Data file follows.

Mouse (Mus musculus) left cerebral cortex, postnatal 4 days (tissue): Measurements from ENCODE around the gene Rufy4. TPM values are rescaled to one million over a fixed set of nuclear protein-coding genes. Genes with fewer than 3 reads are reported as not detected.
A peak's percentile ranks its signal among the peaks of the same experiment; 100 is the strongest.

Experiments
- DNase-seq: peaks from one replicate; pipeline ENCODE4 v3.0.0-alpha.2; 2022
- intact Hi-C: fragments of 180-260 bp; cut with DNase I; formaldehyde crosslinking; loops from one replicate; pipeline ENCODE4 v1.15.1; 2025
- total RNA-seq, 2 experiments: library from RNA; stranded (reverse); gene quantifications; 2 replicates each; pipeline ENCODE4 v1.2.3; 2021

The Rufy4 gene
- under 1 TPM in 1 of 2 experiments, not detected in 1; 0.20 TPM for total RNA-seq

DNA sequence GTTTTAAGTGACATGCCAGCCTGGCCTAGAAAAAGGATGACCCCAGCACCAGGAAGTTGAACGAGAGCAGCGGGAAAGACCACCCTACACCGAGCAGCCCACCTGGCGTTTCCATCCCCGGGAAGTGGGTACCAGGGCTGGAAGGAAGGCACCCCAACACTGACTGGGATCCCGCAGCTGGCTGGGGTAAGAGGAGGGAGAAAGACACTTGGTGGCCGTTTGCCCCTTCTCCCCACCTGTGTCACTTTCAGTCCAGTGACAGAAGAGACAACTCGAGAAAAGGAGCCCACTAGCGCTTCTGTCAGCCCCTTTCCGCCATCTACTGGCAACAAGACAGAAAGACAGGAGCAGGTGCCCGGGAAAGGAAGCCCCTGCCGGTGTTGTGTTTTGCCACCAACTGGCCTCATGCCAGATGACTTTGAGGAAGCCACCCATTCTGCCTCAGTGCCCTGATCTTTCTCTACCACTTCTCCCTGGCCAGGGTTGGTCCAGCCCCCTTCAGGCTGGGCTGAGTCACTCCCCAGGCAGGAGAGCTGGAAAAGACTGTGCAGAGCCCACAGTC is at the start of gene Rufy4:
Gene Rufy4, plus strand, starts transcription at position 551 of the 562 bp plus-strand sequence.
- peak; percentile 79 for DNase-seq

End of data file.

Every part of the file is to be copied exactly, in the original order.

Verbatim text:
Mouse (Mus musculus) left cerebral cortex, postnatal 4 days (tissue): Measurements from ENCODE around the gene Rufy4. TPM values are rescaled to one million over a fixed set of nuclear protein-coding genes. Genes with fewer than 3 reads are reported as not detected.
A peak's percentile ranks its signal among the peaks of the same experiment; 100 is the strongest.

Experiments
- DNase-seq: peaks from one replicate; pipeline ENCODE4 v3.0.0-alpha.2; 2022
- intact Hi-C: fragments of 180-260 bp; cut with DNase I; formaldehyde crosslinking; loops from one replicate; pipeline ENCODE4 v1.15.1; 2025
- total RNA-seq, 2 experiments: library from RNA; stranded (reverse); gene quantifications; 2 replicates each; pipeline ENCODE4 v1.2.3; 2021

The Rufy4 gene
- under 1 TPM in 1 of 2 experiments, not detected in 1; 0.20 TPM for total RNA-seq

DNA sequence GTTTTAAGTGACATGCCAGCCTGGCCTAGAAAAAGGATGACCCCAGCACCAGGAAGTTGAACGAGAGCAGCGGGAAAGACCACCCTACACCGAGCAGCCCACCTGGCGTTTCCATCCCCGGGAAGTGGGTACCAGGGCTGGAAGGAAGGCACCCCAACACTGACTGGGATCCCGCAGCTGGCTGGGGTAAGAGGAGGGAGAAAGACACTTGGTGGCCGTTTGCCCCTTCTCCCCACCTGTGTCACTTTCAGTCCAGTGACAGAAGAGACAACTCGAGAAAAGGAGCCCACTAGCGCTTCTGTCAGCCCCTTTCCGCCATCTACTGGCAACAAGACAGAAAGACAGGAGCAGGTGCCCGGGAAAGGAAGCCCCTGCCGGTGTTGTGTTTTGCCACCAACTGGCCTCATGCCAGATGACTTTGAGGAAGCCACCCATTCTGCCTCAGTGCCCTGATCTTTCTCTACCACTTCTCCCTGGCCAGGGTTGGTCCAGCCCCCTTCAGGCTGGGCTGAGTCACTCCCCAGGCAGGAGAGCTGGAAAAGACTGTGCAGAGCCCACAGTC is at the start of gene Rufy4:
Gene Rufy4, plus strand, starts transcription at position 551 of the 562 bp plus-strand sequence.
- peak; percentile 79 for DNase-seq